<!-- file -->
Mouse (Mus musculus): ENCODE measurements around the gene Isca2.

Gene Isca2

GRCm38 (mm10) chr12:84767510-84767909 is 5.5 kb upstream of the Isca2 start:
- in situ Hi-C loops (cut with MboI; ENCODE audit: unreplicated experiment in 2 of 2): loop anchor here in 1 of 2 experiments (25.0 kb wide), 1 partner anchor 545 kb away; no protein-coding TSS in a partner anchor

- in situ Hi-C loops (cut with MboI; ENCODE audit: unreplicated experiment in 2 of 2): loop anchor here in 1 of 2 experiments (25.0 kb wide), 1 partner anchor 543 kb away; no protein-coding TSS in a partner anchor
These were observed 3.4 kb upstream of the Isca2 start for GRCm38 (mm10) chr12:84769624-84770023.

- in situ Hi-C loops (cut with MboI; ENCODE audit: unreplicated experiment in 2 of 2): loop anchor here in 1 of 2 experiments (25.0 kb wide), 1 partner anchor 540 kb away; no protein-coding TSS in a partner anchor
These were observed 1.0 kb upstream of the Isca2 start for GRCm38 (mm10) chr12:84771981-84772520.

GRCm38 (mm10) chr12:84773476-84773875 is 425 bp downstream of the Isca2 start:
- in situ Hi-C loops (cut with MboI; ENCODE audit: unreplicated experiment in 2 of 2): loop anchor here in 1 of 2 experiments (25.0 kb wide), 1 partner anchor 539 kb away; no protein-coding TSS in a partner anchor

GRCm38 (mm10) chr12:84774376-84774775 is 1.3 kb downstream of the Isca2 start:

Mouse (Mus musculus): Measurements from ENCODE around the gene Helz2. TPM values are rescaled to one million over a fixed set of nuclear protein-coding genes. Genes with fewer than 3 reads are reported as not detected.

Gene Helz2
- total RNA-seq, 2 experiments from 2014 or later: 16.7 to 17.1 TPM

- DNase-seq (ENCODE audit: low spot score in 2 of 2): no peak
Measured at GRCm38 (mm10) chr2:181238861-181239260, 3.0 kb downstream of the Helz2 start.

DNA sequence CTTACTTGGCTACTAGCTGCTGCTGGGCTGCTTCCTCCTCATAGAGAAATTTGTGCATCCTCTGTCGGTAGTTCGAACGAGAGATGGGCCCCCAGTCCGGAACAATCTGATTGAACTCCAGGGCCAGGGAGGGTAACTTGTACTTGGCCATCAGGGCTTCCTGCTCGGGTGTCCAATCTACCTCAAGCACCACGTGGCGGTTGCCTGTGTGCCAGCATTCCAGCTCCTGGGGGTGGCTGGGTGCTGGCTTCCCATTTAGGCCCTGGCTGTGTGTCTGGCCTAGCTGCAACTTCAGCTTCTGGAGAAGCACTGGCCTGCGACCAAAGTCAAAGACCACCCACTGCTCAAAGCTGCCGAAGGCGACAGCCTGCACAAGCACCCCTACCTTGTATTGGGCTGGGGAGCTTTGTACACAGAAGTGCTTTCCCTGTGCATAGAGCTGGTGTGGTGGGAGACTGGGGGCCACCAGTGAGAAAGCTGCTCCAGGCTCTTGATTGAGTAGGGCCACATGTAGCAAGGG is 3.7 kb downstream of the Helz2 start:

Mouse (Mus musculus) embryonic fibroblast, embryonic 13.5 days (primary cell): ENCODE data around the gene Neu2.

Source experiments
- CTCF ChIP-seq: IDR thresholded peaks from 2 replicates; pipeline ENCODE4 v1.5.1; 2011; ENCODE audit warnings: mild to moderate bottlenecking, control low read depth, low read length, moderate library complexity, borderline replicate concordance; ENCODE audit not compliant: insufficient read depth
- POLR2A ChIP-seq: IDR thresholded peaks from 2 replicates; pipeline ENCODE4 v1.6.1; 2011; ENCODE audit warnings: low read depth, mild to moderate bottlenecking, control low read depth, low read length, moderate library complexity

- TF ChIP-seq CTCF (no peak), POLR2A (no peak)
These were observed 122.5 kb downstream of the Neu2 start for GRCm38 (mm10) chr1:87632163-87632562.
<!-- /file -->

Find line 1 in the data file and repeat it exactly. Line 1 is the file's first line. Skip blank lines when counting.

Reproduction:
Mouse (Mus musculus): ENCODE measurements around the gene Isca2.